December publishing schedules often have little or nothing to tempt me unless they’re titles published in the final few days when a few juicy morsels often appear designed to catch the book token trade and perk up readers jaded by family Christmas shenanigans. The following four buck that trend, though, all published at the beginning of the month but certainly worth a gander.
Maeve Brennan’s The Visitor is a re-issue rather than a new book but I managed to miss it the first time around and as it’s described as ‘a novella from Ireland’s finest and least well-known writers’ it seems more than worth a mention. It tells the story of Anastasia King who returns to her grandmother’s home after a six-year-sojourn in Paris and must learn how to live amongst her family again. Brennan died in obscurity in 1993 but has been hailed as ‘one of the best Irish writers since James Joyce’, a pretty bold claim given the many excellent writers who hail from that part of the world, and one which needs a bit of investigation.
My second choice is Jo Bloom’s Ridley Road set in 1960s London where Vivien Epstein lands after her father’s death in Manchester, looking for the man with whom she had a brief affair. She finds herself a job and plunges headlong into the world of the swinging sixties until, taking up the search for Jack again, she’s caught up in the fight against fascism which has been taken to the streets of the Jewish East End. It’s billed as perfect for fans of Sadie Jones, Linda Grant, Maggie O’Farrell and Lynn Barber’s Education, another very bold claim – we’ll see.
Entirely different from Ridley Road, David Rain’s Volcano Street caught my eye because it looks like a slice of American small town fiction which I often enjoy. Skip and Marlo Wells go to live with their aunt and uncle in the backwater town of Crater Lakes after their mother is sectioned. Sixteen–year-old Marlo’s guiding light is Germaine Greer while twelve-year-old Skip puts everyone’s backs up with her vocal anti-Vietnam War stance. They’re like fish out of water but things look up when meet the Novak brothers who show them that there may be more to Crater Lakes than meets the eye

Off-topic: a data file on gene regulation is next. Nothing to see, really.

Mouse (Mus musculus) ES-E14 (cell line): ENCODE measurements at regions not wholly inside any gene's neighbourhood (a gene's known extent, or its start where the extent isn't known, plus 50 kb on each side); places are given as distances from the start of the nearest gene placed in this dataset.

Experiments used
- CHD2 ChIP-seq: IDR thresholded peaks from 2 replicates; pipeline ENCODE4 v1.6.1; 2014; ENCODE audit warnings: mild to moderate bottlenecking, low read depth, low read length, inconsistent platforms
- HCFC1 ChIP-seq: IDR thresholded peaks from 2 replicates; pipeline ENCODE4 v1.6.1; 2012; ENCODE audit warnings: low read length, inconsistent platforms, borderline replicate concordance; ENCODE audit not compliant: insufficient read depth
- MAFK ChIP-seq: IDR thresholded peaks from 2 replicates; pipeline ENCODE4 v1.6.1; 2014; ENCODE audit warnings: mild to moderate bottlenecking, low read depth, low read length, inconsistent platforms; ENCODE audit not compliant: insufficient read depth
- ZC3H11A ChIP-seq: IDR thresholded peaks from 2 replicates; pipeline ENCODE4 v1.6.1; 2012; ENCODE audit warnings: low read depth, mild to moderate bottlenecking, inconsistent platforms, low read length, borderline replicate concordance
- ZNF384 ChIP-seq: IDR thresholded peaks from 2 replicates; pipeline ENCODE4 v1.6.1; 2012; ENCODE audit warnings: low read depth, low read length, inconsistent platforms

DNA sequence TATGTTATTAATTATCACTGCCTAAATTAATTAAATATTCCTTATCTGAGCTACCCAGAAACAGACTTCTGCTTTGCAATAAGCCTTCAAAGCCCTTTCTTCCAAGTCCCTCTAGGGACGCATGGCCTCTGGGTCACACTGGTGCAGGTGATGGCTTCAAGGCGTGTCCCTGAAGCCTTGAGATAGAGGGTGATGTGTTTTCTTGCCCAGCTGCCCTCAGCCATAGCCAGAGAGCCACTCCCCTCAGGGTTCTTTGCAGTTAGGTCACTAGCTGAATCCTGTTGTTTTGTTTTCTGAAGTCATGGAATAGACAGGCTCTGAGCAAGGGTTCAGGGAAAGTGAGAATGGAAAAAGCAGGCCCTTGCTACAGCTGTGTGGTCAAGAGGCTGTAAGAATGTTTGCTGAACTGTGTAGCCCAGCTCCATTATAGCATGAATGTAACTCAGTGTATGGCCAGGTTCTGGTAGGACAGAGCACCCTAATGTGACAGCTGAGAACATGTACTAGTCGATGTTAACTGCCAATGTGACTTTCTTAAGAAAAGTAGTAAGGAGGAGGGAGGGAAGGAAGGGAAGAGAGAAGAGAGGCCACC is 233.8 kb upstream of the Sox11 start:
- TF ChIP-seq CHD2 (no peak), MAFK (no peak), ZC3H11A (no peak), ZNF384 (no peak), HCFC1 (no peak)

Beginning around the same time as Volcano Street but this time in New Zealand, Peter Walker’s Some Here Among Us takes a group of students, united in their opposition to the Vietnam War and picks up their story forty years later in a post-9/11 world as they and their children navigate the first decade of the new millennium, taking us from New Zealand to Washington DC by way of the hills above Beirut. I’m a sucker for this kind of structure. Done well, it can be utterly engrossing – just the thing for long winter nights.
So, that’s it for my 2014 previews. As ever, a click on a title will take you to Waterstones website. It’ll soon be time to look back over the reading joys of this year – there have been quite a few so far, and I hope there are more to come. I’ll be taking a dekko at January titles sometime in the next month or so, too, but if you’d like to see what took my fancy in November, here are the paperbacks and here are the hardbacks.